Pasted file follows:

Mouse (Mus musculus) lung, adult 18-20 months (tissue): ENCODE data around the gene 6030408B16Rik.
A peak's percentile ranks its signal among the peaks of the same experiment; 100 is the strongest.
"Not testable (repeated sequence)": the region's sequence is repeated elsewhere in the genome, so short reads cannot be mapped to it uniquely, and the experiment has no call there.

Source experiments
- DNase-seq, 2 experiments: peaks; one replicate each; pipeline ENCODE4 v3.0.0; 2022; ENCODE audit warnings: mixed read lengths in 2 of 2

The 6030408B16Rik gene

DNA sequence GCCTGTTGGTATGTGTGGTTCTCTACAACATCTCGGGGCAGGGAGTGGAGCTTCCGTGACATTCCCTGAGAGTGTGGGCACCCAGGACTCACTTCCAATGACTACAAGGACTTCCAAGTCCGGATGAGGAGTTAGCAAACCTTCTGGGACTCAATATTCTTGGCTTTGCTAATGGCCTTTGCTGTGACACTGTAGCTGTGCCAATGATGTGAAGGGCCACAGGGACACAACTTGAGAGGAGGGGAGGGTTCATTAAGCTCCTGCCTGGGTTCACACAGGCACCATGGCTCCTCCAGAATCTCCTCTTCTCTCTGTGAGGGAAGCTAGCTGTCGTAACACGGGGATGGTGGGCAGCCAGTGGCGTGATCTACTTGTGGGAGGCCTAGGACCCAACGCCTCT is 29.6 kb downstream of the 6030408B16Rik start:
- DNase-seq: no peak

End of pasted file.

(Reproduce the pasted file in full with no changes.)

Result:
Mouse (Mus musculus) lung, adult 18-20 months (tissue): ENCODE data around the gene 6030408B16Rik.
A peak's percentile ranks its signal among the peaks of the same experiment; 100 is the strongest.
"Not testable (repeated sequence)": the region's sequence is repeated elsewhere in the genome, so short reads cannot be mapped to it uniquely, and the experiment has no call there.

Source experiments
- DNase-seq, 2 experiments: peaks; one replicate each; pipeline ENCODE4 v3.0.0; 2022; ENCODE audit warnings: mixed read lengths in 2 of 2

The 6030408B16Rik gene

DNA sequence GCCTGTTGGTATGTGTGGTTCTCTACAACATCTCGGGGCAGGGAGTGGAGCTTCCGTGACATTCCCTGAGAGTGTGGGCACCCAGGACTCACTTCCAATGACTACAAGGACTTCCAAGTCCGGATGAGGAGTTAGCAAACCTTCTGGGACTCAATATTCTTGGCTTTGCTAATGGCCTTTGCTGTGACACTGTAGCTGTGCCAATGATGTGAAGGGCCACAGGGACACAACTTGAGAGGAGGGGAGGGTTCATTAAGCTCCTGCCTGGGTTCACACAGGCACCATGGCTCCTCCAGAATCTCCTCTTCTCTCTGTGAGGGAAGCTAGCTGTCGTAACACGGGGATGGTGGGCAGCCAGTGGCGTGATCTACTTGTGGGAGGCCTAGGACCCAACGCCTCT is 29.6 kb downstream of the 6030408B16Rik start:
- DNase-seq: no peak